NEW YORK (AP) — Side-arming reliever Darren O’Day is guaranteed $3.15 million in his contract with the New York Yankees, which has both player and team options for 2022.
The 38-year-old right-hander gets $1.75 million this year in the deal announced Wednesday. The contract includes a $1.4 million player option for 2022 and, if he declines his option, the Yankees would decide on a $3.15 million team option with a $700,000 buyout.
O’Day takes the spot vacated when the Yankees traded right-hander Adam Ottavino to Boston, a move that cut $7.15 million from New York’s payroll. O’Day figures to join left-hander Zack Britton and right-hander Chad Green as the primary setup men for closer Aroldis Chapman.
Right-hander Ben Heller was designated for assignment to open a roster spot.
O’Day was 4-0 with a 1.10 ERA in 16 1/3 innings over 19 games last year with Atlanta, striking out 22 and walking five while allowing eight hits.
While his fastball averaged just 86 mph, his low arm angle creates deception; right-hander hitters batted .143 (7 for 49) off him with one home run, by Boston’s Xander Bogaerts, the leadoff batter of O’Day’s final appearance of the season. Left-handed hitters were 1 for 10.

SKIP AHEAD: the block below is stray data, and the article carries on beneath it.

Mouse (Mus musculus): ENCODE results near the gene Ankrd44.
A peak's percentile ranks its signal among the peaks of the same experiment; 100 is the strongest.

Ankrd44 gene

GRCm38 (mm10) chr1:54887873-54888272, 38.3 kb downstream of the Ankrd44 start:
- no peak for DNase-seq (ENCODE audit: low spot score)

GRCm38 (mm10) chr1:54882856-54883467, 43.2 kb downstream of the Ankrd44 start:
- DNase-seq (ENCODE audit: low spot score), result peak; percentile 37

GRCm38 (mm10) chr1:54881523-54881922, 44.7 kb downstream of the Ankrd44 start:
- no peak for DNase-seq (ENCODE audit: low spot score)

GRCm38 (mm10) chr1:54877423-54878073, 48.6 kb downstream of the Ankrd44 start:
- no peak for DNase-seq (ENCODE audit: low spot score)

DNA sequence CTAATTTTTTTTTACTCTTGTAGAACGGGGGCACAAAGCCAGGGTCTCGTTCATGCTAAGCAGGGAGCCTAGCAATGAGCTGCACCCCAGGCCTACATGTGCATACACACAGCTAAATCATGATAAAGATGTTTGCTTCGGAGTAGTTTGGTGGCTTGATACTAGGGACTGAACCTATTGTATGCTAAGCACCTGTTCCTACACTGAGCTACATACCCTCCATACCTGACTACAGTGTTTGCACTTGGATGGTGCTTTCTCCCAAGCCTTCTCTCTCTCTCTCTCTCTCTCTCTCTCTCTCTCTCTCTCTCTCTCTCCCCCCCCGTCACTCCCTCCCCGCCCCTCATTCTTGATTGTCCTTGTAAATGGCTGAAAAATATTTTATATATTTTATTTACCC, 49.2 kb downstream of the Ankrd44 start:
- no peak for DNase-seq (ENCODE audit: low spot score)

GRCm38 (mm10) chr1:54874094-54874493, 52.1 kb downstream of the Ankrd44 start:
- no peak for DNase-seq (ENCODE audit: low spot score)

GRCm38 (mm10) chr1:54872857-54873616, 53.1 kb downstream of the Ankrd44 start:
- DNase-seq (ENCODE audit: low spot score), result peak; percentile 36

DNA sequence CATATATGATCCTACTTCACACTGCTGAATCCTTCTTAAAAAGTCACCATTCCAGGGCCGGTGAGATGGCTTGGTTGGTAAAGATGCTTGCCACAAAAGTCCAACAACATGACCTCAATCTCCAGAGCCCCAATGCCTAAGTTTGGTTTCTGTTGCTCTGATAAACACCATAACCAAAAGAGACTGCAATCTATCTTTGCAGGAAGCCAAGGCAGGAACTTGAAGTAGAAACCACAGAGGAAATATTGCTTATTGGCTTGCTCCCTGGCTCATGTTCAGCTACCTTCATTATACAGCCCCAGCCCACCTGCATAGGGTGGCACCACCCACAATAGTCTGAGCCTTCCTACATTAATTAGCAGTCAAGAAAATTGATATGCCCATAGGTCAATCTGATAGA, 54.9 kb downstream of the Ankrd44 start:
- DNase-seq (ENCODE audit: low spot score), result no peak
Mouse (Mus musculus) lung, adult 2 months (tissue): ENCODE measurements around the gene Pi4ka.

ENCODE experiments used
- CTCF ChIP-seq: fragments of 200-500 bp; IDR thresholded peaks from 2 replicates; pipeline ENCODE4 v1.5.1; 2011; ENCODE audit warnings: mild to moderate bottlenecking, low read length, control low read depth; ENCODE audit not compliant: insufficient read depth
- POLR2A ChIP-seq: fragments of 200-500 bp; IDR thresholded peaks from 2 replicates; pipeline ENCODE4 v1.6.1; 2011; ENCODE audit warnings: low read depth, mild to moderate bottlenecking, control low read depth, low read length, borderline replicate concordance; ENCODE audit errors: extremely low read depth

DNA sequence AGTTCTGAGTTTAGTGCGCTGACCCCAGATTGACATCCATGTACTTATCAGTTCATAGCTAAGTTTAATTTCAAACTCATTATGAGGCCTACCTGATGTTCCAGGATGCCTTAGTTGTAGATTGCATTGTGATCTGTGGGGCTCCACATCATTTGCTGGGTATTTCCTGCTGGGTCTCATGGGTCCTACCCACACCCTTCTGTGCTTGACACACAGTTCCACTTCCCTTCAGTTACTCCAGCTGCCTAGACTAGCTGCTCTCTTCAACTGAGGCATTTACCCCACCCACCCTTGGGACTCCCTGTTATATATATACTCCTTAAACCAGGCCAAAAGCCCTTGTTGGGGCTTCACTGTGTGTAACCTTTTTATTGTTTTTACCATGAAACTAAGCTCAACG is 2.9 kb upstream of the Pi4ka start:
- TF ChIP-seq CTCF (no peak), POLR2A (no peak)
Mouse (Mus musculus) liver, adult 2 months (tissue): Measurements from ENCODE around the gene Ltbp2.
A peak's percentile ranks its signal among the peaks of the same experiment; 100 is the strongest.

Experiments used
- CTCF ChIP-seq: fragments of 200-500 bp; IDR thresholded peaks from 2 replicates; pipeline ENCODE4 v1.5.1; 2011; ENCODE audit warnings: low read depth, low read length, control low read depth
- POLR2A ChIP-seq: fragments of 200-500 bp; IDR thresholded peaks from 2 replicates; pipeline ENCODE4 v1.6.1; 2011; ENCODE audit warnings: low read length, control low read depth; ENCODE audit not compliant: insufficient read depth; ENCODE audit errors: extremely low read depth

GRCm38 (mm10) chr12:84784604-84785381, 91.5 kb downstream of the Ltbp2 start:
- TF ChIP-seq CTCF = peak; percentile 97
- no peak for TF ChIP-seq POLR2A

He became a free agent when Atlanta declined a $3.25 million option, triggering a $250,000 buyout.
O’Day is a 13-year major league veteran, going 40-19 with a 2.51 ERA and 600 strikeouts and 158 walks in 576 2/3 innings for the Los Angeles Angels (2008), New York Mets (2009), Texas (2009-11), Baltimore (2012-18) and Braves (2019-20).
He was an All-Star in 2015, when he had a 1.52 ERA and six saves while striking out 82 in 65 1/3 innings, but he missed the final two months of the 2018 season with a strained left hamstring and the first five months of 2019 with a strained right forearm sustained during spring training.
O’Day earned $833,333 in prorated pay last year from a $2.25 million salary, down from a $31 million, four-year contract he signed with Baltimore ahead of the 2016 season.
His wife, Elizabeth Prann, is a correspondent for HLN and CNN, formerly of Fox News.
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